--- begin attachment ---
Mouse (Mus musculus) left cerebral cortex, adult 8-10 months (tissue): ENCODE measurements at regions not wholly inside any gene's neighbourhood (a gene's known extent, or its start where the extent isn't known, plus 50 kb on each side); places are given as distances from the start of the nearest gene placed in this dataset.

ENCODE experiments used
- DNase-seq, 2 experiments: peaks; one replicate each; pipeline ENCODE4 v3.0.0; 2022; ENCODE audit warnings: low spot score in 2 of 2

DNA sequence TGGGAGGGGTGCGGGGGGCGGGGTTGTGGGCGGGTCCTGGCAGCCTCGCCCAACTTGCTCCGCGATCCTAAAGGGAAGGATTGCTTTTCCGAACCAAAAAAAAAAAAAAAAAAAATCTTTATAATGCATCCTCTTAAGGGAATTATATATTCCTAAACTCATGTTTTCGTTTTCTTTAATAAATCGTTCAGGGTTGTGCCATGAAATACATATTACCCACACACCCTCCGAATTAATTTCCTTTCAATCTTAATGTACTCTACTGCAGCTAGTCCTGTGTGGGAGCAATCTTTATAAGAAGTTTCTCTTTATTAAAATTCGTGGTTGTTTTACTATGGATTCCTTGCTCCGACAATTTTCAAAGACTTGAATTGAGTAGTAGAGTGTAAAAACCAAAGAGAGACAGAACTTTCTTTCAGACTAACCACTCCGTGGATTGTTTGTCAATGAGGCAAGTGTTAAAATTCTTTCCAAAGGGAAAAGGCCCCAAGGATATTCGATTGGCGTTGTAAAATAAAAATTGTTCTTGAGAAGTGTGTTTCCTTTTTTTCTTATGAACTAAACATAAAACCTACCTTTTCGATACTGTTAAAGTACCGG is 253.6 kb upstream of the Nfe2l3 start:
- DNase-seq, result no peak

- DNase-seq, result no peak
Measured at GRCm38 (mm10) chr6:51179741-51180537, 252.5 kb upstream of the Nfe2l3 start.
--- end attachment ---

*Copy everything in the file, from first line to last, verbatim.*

Mouse (Mus musculus) left cerebral cortex, adult 8-10 months (tissue): ENCODE measurements at regions not wholly inside any gene's neighbourhood (a gene's known extent, or its start where the extent isn't known, plus 50 kb on each side); places are given as distances from the start of the nearest gene placed in this dataset.

ENCODE experiments used
- DNase-seq, 2 experiments: peaks; one replicate each; pipeline ENCODE4 v3.0.0; 2022; ENCODE audit warnings: low spot score in 2 of 2

DNA sequence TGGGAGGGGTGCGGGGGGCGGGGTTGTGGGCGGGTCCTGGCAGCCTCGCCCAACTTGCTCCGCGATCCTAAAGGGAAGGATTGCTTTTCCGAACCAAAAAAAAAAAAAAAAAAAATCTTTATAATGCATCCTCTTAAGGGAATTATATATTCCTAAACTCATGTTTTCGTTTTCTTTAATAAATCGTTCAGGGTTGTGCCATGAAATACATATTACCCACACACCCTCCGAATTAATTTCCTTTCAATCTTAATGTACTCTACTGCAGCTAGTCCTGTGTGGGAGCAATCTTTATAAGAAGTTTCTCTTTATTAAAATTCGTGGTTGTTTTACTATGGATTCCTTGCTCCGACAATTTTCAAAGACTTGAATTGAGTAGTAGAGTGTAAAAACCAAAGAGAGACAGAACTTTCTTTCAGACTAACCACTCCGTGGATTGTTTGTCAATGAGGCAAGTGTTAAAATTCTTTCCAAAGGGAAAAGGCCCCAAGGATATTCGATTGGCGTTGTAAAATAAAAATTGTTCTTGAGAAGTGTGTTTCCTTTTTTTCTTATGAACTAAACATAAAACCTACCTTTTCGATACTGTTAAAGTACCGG is 253.6 kb upstream of the Nfe2l3 start:
- DNase-seq, result no peak

- DNase-seq, result no peak
Measured at GRCm38 (mm10) chr6:51179741-51180537, 252.5 kb upstream of the Nfe2l3 start.